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Tiger effect hits Hughes like pressure at his first PGA win

May 13, 2018 12:32 AM
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Woods was still 11 shots back of leader Webb Simpson, who shot a 4-under 68 that stretched his lead to seven shots.

“He was five feet from me, but I had no real, valid excuse to say, ‘Hey, I’m Mackenzie Hughes.’ So I sat there quietly,” Hughes said.

He had an excuse Saturday. Both made the cut on the number at 1-under 143. They finished about the same time, and Hughes knew there was a 50-50 chance for them to be paired in the third round. Confirmation came in a text from the tour, and Hughes couldn’t wait.

“If you’re going to do Saturday early, you might as well do Saturday early with Tiger,” he said.

In his rookie debut, Hughes was paired in the final two rounds with Phil Mickelson and held his own. Mickelson got him by a shot.

“It was comparable in a way,” Hughes said. “But once we got past a few holes and the crowd started to pick up, it wasn’t even close. The amount of yelling and all the comments ... I don’t know how he does it every day. It makes me appreciate him even more.”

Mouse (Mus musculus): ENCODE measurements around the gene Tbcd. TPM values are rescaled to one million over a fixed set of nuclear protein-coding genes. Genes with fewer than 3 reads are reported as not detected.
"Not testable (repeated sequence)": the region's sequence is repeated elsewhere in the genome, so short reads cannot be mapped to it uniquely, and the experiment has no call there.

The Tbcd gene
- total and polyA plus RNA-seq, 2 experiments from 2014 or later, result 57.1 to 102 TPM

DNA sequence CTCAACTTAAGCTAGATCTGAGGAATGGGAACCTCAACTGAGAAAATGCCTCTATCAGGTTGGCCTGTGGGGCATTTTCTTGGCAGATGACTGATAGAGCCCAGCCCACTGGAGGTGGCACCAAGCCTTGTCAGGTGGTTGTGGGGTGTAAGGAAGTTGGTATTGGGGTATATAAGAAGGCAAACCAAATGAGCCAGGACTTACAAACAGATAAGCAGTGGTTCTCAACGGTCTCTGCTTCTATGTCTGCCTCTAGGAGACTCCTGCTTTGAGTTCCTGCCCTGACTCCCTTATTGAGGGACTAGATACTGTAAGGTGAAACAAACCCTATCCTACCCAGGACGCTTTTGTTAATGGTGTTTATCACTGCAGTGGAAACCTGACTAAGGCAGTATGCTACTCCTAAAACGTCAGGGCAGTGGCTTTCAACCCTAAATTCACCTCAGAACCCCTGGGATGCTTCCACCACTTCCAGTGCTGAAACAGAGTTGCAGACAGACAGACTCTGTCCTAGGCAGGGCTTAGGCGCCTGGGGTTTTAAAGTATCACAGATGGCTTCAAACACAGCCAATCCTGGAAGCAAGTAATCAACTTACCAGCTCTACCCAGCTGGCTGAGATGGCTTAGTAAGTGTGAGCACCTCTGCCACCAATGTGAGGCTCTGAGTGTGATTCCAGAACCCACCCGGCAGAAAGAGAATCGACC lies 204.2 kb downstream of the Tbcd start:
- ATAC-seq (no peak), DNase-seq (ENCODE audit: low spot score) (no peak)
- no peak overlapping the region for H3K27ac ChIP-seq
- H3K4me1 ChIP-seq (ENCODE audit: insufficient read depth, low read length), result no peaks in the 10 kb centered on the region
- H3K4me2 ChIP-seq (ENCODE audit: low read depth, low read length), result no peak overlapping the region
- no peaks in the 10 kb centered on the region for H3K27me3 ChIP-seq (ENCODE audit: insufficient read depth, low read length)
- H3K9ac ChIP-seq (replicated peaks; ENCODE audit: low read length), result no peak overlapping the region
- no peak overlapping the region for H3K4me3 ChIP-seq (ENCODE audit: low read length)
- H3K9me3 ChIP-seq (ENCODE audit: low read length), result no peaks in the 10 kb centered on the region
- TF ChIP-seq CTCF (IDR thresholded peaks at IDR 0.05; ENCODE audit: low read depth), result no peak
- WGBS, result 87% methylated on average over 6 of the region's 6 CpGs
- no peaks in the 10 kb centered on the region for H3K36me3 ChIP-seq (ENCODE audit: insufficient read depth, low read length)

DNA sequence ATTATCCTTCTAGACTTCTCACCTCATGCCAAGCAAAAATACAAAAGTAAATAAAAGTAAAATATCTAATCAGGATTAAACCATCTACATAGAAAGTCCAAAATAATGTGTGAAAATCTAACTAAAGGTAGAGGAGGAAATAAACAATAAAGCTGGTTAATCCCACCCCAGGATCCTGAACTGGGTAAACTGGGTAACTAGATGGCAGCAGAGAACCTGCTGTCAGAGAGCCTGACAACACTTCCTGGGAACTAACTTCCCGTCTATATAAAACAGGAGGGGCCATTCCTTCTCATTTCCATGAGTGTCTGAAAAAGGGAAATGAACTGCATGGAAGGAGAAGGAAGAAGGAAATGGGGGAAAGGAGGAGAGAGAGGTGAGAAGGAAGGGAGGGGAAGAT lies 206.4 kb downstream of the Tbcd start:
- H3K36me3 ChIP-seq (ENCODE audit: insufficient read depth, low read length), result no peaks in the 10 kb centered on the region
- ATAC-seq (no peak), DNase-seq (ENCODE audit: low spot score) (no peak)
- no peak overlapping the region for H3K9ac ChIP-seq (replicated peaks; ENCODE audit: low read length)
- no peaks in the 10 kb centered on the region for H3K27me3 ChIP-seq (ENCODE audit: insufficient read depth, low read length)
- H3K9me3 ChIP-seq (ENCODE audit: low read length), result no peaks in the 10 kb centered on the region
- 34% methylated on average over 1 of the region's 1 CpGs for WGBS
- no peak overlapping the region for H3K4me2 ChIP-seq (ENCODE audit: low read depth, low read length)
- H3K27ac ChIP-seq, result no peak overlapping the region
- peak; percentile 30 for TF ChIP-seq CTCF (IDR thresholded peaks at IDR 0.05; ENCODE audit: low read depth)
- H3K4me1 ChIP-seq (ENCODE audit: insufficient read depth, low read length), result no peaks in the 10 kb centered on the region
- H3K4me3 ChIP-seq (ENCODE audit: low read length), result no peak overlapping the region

Hughes, from Dundas, Ont., said he tried to putt out once on the sixth hole to avoid the crowds moving, and he missed it. He decided then to just stick to his routine, putt when it was his turn and embrace the fact he had more people watching him than any tournament he has played.

And then he birdied the next four holes, including a 70-foot putt from the front of the green. Even with Woods making six birdies before the turn, that long birdie putt produced the loudest cheer on the front nine. It could be heard all the way over to the other side of the course.

“I got a couple of claps. My wife was cheering for me,” Hughes said. “When I made that putt on No. 8, the crowd woke up. ‘Oh, this guy is playing, too.’ It was cool, and it got me going a little bit. Him playing so well, it was fun.”

It was like that all afternoon. The crowd kept getting larger and louder. Hughes felt as if it were Sunday afternoon.

“It had that vibe, like you were playing for a title, playing to win,” he said. “It had that feel to it, which is crazy for 9 o’clock Saturday morning. But that’s what he does.”

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